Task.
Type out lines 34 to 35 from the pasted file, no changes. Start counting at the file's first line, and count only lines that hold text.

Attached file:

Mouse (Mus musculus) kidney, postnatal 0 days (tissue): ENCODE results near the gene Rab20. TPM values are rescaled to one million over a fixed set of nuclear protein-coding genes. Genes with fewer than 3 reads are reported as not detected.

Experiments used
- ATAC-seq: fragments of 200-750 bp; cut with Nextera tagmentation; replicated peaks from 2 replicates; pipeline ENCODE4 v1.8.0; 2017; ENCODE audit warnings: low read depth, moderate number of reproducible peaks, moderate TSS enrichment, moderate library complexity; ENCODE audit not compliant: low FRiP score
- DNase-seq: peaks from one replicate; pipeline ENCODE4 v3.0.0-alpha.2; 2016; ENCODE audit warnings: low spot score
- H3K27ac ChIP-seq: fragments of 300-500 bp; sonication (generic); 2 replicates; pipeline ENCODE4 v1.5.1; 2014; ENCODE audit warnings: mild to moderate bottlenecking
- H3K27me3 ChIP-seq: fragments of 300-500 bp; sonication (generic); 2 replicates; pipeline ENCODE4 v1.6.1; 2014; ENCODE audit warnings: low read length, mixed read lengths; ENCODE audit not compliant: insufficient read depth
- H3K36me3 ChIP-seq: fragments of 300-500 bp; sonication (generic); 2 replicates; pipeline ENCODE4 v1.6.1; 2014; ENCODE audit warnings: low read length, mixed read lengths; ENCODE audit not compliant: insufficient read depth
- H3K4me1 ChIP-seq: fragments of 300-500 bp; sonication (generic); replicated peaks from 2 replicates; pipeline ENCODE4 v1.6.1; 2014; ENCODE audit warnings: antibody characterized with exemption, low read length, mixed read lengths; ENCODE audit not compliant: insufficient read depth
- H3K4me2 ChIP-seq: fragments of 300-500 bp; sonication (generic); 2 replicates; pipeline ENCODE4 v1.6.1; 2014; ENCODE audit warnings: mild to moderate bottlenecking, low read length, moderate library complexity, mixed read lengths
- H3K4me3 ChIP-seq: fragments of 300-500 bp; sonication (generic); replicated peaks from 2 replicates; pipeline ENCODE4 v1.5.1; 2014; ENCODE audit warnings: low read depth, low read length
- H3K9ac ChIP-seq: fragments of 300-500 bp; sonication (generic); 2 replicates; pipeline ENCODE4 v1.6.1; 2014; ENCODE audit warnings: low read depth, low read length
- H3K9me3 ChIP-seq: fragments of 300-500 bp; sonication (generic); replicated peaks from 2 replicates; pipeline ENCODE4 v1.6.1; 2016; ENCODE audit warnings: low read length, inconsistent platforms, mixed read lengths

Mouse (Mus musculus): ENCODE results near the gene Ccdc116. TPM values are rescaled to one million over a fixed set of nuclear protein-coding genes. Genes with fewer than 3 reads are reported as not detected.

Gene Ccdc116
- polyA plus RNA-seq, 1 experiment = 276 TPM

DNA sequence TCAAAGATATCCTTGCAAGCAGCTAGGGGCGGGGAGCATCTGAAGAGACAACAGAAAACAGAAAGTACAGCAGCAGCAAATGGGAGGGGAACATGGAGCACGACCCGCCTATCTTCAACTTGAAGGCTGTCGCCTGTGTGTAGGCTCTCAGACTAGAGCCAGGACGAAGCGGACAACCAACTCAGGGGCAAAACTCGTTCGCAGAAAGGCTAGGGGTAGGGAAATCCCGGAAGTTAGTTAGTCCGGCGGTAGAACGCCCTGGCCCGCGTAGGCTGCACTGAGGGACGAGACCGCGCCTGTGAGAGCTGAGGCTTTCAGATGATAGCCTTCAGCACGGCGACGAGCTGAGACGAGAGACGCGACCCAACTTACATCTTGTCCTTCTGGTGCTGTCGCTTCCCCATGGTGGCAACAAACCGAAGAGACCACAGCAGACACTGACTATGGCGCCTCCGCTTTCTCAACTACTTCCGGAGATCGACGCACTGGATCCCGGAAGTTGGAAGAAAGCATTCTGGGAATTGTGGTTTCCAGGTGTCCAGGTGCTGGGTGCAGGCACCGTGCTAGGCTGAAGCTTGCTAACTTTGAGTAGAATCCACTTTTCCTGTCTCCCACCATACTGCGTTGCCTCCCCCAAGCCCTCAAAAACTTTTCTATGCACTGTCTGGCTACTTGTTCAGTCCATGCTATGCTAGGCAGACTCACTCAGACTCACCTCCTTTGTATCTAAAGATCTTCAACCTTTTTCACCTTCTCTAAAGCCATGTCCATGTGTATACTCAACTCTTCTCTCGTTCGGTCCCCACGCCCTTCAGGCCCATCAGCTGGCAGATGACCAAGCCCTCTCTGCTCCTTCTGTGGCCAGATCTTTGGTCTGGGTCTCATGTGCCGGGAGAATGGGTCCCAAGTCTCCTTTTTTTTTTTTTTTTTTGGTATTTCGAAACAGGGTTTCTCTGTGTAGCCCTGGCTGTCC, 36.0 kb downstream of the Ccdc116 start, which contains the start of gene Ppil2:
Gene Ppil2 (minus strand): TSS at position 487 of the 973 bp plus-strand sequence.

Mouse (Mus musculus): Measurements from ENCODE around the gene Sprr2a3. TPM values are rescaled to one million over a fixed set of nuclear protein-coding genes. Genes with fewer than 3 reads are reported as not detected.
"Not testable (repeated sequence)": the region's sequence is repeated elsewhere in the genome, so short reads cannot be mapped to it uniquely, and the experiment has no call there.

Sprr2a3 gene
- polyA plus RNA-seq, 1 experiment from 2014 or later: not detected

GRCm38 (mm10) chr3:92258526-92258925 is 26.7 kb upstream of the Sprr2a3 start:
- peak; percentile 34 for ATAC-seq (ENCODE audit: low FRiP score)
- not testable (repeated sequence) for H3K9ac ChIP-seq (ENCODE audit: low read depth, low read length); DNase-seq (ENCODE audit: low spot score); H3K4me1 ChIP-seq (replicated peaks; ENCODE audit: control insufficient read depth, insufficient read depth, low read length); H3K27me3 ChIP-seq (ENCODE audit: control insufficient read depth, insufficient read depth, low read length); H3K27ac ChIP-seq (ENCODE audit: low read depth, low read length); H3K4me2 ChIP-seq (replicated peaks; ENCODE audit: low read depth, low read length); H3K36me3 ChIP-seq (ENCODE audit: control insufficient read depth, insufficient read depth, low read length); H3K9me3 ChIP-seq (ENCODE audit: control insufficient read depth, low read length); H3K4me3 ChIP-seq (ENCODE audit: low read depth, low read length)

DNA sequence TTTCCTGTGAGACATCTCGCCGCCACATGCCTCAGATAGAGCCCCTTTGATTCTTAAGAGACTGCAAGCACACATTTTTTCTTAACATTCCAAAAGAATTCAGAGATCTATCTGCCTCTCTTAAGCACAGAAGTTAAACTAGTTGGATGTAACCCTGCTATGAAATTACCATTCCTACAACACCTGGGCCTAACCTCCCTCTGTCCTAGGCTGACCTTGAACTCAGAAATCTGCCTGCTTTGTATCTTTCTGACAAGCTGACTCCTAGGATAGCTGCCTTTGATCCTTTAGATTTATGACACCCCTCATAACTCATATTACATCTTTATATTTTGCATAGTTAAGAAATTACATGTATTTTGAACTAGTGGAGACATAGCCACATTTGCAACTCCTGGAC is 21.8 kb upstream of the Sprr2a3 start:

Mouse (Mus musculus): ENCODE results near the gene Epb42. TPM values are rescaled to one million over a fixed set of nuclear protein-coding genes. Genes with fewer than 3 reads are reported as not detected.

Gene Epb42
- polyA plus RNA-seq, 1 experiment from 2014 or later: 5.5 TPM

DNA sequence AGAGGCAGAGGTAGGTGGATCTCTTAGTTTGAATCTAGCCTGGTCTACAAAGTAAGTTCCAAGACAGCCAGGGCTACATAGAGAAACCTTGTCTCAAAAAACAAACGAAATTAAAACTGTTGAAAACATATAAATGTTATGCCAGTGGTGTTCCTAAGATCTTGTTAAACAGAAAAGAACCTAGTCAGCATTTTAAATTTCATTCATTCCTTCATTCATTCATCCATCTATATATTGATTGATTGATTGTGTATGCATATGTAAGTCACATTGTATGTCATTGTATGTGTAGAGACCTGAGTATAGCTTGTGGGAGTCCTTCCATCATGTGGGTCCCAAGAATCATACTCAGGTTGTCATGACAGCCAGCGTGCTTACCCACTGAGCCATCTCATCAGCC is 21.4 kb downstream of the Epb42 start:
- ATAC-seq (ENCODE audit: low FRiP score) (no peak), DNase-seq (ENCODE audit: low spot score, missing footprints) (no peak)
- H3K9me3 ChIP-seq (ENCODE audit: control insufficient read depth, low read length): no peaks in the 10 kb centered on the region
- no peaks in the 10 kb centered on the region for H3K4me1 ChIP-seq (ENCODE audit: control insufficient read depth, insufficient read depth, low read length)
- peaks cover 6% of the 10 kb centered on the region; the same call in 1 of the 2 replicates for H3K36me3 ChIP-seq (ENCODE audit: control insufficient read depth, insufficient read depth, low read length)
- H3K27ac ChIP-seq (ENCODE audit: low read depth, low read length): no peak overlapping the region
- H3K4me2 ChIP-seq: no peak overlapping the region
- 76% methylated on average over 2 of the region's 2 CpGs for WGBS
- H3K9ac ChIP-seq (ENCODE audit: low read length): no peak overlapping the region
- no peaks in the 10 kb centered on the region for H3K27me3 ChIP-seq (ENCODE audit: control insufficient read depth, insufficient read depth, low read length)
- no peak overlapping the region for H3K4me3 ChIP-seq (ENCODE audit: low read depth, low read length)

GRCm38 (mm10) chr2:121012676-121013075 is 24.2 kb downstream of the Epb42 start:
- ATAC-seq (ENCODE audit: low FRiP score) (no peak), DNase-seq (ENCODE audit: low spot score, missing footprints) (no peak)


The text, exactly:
- H3K27ac ChIP-seq (ENCODE audit: low read depth, low read length): no peak overlapping the region
- H3K4me2 ChIP-seq: no peak overlapping the region